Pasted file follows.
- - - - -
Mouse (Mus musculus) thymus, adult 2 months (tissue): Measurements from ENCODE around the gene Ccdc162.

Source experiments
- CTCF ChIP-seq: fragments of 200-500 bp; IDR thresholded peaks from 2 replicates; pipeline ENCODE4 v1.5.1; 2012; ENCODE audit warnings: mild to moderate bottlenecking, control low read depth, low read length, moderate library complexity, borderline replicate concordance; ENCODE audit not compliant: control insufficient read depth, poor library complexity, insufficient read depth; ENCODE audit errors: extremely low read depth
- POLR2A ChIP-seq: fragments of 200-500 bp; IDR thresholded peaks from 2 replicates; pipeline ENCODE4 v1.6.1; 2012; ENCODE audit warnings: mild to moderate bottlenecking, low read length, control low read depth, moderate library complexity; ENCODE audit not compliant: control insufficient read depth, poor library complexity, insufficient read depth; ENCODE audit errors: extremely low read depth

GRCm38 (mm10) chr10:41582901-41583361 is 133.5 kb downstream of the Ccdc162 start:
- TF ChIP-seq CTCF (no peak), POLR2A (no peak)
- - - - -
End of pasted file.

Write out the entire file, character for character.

Mouse (Mus musculus) thymus, adult 2 months (tissue): Measurements from ENCODE around the gene Ccdc162.

Source experiments
- CTCF ChIP-seq: fragments of 200-500 bp; IDR thresholded peaks from 2 replicates; pipeline ENCODE4 v1.5.1; 2012; ENCODE audit warnings: mild to moderate bottlenecking, control low read depth, low read length, moderate library complexity, borderline replicate concordance; ENCODE audit not compliant: control insufficient read depth, poor library complexity, insufficient read depth; ENCODE audit errors: extremely low read depth
- POLR2A ChIP-seq: fragments of 200-500 bp; IDR thresholded peaks from 2 replicates; pipeline ENCODE4 v1.6.1; 2012; ENCODE audit warnings: mild to moderate bottlenecking, low read length, control low read depth, moderate library complexity; ENCODE audit not compliant: control insufficient read depth, poor library complexity, insufficient read depth; ENCODE audit errors: extremely low read depth

GRCm38 (mm10) chr10:41582901-41583361 is 133.5 kb downstream of the Ccdc162 start:
- TF ChIP-seq CTCF (no peak), POLR2A (no peak)